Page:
Legislative successes, SQ788 concerns discussed at Chamber Forum
Nearly 150 business leaders recently gathered at Vast for a Chamber-sponsored update on the recent legislative session and State Question 788, the so-called medical marijuana state question. SQ 788 has proven to be a “hot button” issue and the insights provided by the panel on this issue, as well as the overview of the legislative session, provided a balanced look inside the goings-on at the capitol.
Attendees heard from senior political consultant Pat McFerron, Democratic State Rep. Cyndi Munson, Republican State Sen. Adam Pugh, and Greater OKC Chamber Vice President of Government Relations Mark VanLandingham.
The 2018 legislative session provided some unique challenges. From the historic teacher pay raise to the protection of the economic development incentives, to breaking difficult log jams both on revenue and criminal justice reform, the business community fared well in a volatile political climate.
“The first thing I would tell you is that I am glad it (the 2018 session) is over,” quipped VanLandingham. “As far as our legislative priorities go, [it was] maybe one of the most successful years we’ve had in the ten years I have been at the chamber. We started out with two priorities from last year that we didn’t get, that we were able to achieve this year. The first was teacher pay raises. The number of teachers leaving the state, it was a crisis situation and we made that a top priority. The House and Senate passed and the governor signed money to fund teacher pay raises. We don’t necessarily agree with the way it was funded, or all components of that, but from our perspective, the teacher pay raise was so important that we aren’t going to quibble with the details. The outcome was good.
The second thing we didn’t achieve last year but did achieve this year was criminal justice reform. This year we were able to work with the district attorneys council, the state chamber, the governor and her staff, and legislative leadership to come up with nine bills that will decrease the projected increase in the prison population by 70 percent over the next few years. You look at some of the secondary things, the hotel-motel tax, where, at the time where we are getting ready to break ground on a $200 million convention center and hotel, that would have made Oklahoma City the highest occupancy tax in the country. We were able to get that component of the revenue packaged repealed. That was a big deal to our CVB, who tries to bring in conventions. We protected all of our economic development incentives that the chamber uses. We got another one passed called the Oklahoma Quality Events Act, which is big for us, our ability to recruit events to Oklahoma City and keep our existing events. Even minor things like protecting money for the Heartland Flyer. There’s not really anything that we set out to achieve that we didn’t achieve. It was a long session, but, at the end, we are happy with the outcome.”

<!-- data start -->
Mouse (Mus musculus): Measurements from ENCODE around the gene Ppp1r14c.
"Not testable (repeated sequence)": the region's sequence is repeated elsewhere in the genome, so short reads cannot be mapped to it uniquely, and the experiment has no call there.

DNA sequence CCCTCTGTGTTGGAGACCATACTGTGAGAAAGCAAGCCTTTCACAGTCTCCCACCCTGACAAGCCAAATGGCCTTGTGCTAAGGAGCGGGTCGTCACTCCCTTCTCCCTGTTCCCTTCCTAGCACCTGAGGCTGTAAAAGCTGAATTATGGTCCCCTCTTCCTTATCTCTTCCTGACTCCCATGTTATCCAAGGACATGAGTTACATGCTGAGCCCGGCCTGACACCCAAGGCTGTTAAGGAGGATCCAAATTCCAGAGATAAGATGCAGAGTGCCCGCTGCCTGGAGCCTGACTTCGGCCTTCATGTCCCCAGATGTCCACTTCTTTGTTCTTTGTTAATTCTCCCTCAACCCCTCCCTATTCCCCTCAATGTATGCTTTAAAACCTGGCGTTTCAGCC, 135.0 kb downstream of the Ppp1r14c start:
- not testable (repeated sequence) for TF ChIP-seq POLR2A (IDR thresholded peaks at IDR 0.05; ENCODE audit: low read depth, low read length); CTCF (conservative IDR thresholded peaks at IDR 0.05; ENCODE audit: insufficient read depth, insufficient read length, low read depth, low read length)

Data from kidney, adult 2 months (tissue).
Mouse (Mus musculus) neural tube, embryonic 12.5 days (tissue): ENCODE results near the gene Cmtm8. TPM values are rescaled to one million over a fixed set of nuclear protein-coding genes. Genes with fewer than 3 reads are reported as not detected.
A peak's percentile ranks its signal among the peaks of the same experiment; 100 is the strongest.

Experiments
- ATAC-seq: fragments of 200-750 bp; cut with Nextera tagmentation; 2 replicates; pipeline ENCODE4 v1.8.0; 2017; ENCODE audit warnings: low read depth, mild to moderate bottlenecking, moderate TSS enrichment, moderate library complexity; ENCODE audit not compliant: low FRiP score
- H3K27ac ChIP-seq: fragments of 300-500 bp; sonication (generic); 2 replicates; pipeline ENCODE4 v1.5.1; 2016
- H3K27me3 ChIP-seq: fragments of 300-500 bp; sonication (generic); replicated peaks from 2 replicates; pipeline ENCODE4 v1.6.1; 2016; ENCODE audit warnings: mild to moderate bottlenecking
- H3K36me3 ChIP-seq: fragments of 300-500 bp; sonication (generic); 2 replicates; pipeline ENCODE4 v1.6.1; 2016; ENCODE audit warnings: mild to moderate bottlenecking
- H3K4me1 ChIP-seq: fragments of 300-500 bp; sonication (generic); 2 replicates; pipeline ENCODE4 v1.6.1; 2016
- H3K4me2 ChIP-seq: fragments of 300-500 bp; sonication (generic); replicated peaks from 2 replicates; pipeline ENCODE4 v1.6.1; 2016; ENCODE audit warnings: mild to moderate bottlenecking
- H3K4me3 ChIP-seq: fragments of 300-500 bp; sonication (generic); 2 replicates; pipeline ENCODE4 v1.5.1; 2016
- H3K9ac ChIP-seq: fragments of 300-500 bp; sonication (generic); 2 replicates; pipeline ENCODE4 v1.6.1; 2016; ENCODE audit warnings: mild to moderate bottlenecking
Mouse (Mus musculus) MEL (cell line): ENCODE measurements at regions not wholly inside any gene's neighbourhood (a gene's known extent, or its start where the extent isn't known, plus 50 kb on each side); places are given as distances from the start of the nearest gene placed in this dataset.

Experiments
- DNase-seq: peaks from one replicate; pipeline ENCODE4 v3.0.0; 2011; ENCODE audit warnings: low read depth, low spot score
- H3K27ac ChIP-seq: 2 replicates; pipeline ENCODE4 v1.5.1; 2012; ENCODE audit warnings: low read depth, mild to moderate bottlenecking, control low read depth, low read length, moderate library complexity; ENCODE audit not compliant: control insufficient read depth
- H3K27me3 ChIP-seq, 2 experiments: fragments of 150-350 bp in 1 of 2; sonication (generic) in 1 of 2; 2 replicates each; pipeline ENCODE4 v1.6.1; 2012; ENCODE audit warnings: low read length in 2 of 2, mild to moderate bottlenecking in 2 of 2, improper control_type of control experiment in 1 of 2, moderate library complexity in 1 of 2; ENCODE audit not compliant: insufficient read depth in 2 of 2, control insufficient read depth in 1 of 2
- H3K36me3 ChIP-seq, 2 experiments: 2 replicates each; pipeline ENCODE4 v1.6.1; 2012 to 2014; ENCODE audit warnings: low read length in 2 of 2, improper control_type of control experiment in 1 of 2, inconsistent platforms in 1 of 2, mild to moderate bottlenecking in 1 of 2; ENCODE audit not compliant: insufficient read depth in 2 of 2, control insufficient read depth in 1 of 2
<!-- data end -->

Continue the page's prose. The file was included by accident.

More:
Pugh echoed VanLandingham’s sentiment that the teacher pay raise was important.
“When I was knocking doors two-and-a-half years ago, the consistent issue I heard on the doorstep was ‘Fix the budget’ and ‘Fund education,’” he said. “Certainly in my district, education has been the driver of our growth and our community. It’s why we have been able to continue to attract young families who want to raise their kids and make Edmond home. For my first two years in the legislature, I wasn’t sure we were going to get that done. We did, and I think it’s a really big deal. Do I think it’s the finish line? Absolutely not. But I think we need to step back and recognize that we took a giant first step in funding education. Did I love the bill? No, I didn’t, actually. But, like most things in life, I felt like compromise was necessary to accomplish something.”
Munson provided a slightly different perspective.
“I think we are at a tipping point in Oklahoma where we can decide to keep doing what we’re doing or we can start having the hard conversations, which is why I am so appreciative of being a member of the minority caucus, being on this panel to share my perspective, where I’m coming from with a different point of view than the majority,” she said. “I do feel there is room for compromise. I think that many of us that are new to the legislature have a passion to work together. We want to be different.”
One of the measures the legislature considered was the so-called Step Up, Oklahoma plan that would have stabilized state revenue, reformed state government and provided a raise in teacher pay by $5,000 a year. While the measure ultimately failed to garner passage, Munson voted in favor the bill, though many in her caucus did not.
“I decided ultimately to vote in favor of it,” she said. “I voted for all of the revenue packages because I'm an optimist and I wanted to be for things; I don't want to be against them. I think the conversations we had towards the end - specifically those of us in the Democratic caucus with business leaders and those who traditionally don't engage us in conversation - were really, really important. I think many of the leaders of the Step-Up coalition realized that we have well-meaning, hard-working, smart, thoughtful Democrats in the legislature who want to be a part of the business conversation and be a part of the fiscal solutions, and I think that was important. I think, going forward, we all have to be involved in the conversation when these types of issues are brought up we have to make decisions that are critical to our state.”